School community forums are used to deal with incidents of violent and/or disruptive behaviour that would previously, without exception, have met with a long suspension or exclusion. Both the sergeant and the principal know that the youth justice conference and the school community forum are essentially the same process; they bear different names simply because they are run under the aegis of different departments.
The generic term for the process is a ‘community conference’. A community conference brings together a group of people in conflict. It provides those people with a structured sequence through which they can acknowledge the causes and consequences of their conflict. The focus of a conference shifts from the past, to the present, to the future. As the focus shifts, so the motivation of participants shifts from conflict to co-operation. Then they can begin to negotiate an optimal agreement.
For the process to unfold according to this ideal, and to generate an optimal agreement, a conference facilitator:
The facilitator must referee, and must avoid becoming a player in the emotional transformation which powers a conference. Typically, this transformation proceeds through four stages. During the first stage, participants may seem contemptuous, angry or fearful. These emotions are directed at other individuals because of their past actions. As participants speak, however, there is a tangible transition to a second stage. Participants express disgust, distress and surprise in response to revelations about the past actions of other participants, and about their associated emotions and motivations.
When everyone has spoken, and so helped to paint the collective picture of what happened, the community enters a third stage, experiencing a sense of deflation, a collective sense of vulnerability. The facilitator then asks what needs to be done to make things right. This initiates the fourth and final stage of the formal conference. It is marked by a growing sense of interest as plans for the future are developed. Then a sense of relief emerges, as agreement is reached and the conference draws to a close.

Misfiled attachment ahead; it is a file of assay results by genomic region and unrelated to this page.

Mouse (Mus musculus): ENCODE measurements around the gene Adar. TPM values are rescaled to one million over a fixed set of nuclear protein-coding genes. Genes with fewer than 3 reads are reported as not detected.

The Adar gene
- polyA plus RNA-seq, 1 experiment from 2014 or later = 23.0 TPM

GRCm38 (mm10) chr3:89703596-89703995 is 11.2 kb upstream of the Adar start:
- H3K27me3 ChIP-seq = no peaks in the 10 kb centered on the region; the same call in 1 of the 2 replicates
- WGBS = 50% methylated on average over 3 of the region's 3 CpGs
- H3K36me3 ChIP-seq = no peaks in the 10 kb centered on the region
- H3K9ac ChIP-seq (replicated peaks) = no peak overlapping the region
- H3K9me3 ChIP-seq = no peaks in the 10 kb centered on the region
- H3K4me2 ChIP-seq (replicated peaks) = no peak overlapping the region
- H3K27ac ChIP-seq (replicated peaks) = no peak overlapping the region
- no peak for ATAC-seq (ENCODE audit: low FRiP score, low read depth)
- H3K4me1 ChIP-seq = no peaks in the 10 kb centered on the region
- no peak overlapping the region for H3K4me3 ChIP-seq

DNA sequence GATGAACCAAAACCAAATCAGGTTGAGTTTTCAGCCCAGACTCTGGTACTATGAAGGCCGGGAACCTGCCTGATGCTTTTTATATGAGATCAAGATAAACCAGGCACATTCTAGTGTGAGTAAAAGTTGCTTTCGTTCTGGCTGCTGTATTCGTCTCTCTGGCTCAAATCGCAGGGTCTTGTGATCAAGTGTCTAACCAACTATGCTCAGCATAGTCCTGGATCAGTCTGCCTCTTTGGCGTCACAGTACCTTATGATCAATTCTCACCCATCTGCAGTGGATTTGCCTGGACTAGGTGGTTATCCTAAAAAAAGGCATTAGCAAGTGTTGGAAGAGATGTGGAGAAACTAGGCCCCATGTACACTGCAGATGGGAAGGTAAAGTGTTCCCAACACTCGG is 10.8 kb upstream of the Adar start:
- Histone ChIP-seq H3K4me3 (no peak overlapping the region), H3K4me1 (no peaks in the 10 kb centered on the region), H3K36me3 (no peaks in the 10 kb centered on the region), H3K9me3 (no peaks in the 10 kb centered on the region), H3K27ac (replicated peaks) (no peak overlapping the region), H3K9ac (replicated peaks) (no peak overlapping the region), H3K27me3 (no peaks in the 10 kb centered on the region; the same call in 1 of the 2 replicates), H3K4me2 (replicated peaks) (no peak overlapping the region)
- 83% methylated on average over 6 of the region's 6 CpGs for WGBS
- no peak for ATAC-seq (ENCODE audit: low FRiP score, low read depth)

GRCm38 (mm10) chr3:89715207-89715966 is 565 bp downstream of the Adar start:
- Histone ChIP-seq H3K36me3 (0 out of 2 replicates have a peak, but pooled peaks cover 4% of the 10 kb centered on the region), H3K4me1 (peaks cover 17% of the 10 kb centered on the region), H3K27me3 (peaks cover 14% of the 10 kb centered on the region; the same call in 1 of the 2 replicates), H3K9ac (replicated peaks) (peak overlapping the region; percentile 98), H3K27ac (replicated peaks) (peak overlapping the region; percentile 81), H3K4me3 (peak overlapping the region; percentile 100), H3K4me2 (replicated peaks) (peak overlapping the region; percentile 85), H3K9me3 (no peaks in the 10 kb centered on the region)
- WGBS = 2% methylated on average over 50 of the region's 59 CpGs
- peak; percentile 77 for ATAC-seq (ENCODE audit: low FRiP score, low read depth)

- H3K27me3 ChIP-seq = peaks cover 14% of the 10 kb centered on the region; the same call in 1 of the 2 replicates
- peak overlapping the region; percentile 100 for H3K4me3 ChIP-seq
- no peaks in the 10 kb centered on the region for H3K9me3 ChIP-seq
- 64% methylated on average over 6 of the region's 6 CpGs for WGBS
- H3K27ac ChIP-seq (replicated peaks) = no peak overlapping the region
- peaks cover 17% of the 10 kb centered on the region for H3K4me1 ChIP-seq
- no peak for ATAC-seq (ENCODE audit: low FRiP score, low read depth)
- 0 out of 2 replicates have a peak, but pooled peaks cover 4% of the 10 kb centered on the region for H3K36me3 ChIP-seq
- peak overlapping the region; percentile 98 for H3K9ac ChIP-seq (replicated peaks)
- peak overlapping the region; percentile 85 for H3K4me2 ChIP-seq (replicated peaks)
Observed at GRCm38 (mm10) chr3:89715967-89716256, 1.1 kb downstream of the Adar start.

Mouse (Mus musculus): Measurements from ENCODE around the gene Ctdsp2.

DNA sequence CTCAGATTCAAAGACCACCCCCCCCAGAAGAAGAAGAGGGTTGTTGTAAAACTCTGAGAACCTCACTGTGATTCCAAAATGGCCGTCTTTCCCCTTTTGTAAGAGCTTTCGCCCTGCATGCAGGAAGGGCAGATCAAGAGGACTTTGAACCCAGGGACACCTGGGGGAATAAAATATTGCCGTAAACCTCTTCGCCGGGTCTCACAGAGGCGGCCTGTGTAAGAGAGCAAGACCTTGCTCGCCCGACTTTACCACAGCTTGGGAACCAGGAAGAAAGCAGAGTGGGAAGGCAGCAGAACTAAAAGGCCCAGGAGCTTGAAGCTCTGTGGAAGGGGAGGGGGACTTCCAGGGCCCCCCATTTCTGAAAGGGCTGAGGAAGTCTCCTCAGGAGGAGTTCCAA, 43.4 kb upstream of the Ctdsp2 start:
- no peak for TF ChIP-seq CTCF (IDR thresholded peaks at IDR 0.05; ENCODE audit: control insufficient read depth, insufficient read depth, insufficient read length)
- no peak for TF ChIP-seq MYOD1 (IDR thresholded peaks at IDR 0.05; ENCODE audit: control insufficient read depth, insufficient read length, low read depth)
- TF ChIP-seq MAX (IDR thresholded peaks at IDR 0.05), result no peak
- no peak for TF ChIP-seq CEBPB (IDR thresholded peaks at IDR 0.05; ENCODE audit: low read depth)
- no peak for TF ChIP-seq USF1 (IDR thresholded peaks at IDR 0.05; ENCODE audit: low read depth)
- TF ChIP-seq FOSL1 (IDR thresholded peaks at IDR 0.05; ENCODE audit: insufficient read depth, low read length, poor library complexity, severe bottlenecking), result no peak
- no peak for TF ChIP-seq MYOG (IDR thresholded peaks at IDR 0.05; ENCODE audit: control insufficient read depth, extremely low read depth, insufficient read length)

To referee fairly through these stages, the facilitator must hold participants to the agreed rules and principles. In our experience, the surest guidance here is provided by the principles of deliberative democracy: participation, deliberation, equity and non-tyranny. The facilitator satisfies the principle of participation by identifying the full list of people affected by the conflict and inviting them to attend. The principles of deliberation and equity are satisfied if participants speak in an appropriate sequence, prompted by open questions, and allowed adequate time to speak and be heard.
Finally, a facilitator may need to use subtle techniques to prevent one or more participants from exercising excessive power over other participants. In this way, the facilitator upholds the principle of non-tyranny. Skill is required to uphold this principle in a non-tyrannical manner. A facilitator who directly insists on certain behaviours in the course of the conference will be perceived as a player, not a referee, and will rapidly become embroiled in the conflict. Thus, some techniques used in counselling or interest based mediation are inappropriate in conferencing.